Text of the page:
Event B: You haven’t started playing the game yet and your friend walks up to you and tells you this game is awesome because.. “we’ll use the same spoiler as in event A”.

In event A it’s absurd that someone would actually do that and of course that’s an unwanted spoiler. Yes, you’ll be mad and probably stop playing, at least for awhile. The situation was that it was a game that you invested yourself emotionally too; ruining the major plot and souring your experience.

In event B it’s still absurd that someone would actually do that but there is a caveat. You have not committed any emotional investment; you will be likely annoyed but that won’t stop you from enjoying it.

What this highlights is that the situation of having something spoiled is the main culprit, not the spoiler itself.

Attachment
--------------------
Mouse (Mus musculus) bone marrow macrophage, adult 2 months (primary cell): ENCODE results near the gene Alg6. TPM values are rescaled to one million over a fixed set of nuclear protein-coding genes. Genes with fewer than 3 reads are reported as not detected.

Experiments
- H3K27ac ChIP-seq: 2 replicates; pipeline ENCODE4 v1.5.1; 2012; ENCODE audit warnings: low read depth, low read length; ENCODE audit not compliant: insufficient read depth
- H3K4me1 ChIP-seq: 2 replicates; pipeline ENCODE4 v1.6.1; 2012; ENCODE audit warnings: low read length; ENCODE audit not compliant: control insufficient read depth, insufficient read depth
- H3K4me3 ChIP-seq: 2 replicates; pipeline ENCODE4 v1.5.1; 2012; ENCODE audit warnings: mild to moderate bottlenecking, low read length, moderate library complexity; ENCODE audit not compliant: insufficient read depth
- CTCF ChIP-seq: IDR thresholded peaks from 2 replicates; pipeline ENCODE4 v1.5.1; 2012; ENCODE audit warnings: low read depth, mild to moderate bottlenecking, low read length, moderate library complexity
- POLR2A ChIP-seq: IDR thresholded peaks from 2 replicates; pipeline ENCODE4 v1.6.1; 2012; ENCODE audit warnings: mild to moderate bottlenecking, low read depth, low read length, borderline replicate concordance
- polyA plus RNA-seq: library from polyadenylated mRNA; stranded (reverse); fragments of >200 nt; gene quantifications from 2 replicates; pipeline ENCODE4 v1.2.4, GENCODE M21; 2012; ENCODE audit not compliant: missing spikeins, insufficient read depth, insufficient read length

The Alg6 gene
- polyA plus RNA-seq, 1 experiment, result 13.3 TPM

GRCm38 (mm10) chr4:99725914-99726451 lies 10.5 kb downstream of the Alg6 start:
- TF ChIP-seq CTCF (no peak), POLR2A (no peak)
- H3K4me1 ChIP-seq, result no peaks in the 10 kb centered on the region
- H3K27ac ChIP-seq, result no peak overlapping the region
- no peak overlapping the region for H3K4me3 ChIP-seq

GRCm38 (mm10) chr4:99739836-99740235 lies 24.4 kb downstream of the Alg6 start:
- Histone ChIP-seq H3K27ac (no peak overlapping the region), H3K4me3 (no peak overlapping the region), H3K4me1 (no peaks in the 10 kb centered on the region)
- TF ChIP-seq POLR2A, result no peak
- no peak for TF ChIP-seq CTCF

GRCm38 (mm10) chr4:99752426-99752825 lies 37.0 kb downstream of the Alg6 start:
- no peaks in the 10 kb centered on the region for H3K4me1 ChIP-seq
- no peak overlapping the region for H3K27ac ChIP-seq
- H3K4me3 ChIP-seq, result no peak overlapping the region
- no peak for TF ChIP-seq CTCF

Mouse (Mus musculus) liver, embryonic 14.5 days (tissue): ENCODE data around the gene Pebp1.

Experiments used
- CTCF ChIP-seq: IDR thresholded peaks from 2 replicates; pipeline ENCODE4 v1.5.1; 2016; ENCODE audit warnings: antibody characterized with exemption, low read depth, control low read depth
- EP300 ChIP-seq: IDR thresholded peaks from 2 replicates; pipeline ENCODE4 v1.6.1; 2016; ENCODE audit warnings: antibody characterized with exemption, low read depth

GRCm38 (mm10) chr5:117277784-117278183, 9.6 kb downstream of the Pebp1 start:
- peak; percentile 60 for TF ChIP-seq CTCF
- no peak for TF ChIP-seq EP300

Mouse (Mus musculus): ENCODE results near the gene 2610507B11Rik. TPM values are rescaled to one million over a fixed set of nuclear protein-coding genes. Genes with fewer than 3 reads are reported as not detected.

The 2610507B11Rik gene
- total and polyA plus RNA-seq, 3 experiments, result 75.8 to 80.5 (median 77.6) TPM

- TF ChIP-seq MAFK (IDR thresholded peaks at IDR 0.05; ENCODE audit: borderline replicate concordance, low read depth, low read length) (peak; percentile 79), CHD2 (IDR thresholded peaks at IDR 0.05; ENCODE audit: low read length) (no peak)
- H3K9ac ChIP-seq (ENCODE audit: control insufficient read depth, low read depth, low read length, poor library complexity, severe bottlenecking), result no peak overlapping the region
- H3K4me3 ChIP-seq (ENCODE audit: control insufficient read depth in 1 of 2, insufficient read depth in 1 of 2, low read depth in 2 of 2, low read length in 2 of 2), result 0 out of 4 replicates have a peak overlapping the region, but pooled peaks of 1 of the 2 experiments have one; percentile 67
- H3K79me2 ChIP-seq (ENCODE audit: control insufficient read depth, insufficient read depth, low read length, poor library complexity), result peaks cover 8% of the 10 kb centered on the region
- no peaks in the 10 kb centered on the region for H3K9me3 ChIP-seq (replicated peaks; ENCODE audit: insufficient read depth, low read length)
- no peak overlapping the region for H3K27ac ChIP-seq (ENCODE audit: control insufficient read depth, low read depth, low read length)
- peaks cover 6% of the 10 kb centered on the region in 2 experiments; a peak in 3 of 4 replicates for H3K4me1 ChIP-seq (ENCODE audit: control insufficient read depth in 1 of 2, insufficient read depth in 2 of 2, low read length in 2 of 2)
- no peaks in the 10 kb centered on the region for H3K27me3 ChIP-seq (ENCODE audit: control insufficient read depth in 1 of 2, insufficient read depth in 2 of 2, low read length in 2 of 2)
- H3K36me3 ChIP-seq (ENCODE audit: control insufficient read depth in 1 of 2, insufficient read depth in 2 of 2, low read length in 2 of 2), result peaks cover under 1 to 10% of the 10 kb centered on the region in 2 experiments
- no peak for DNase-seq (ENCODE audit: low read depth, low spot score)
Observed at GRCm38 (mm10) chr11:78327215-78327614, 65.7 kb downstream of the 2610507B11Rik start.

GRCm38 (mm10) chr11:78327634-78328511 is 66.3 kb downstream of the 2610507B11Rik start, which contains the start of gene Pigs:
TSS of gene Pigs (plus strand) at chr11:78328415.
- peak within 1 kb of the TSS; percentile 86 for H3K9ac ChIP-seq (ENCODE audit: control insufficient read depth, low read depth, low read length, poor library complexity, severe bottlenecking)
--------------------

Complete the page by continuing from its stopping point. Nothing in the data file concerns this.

So that’s really it, spoilers aren’t so bad under the right situation.

And before I end this off, think of any time you’ve been given a spoiler and the situation that led to it. Were you annoyed by it being shared with you but still ended up going ahead and enjoying it? Or were you so peeved that you couldn’t bring yourself to do it? I’m going to guess that the vast majority of us still went ahead and enjoyed it anyways even with it spoiled for us.

I’d also like to share with you the research done by the University of California that performed the spoiler study as well as their video. Read it here or watch if you want more technical information.

Do spoilers actually ruin stories? - Fig. 1 by University of California

If you’re looking for more articles like this check out my publication: @Gaminglinkmedia or @ryanvelasco.

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Twitter: @ryanavelasco
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Ryan Velasco

Ryan Velasco

I love gaming especially old-school jRPGs, I love them to this day. Now I’ve come to love automating everything and placing things into databases. Super fun.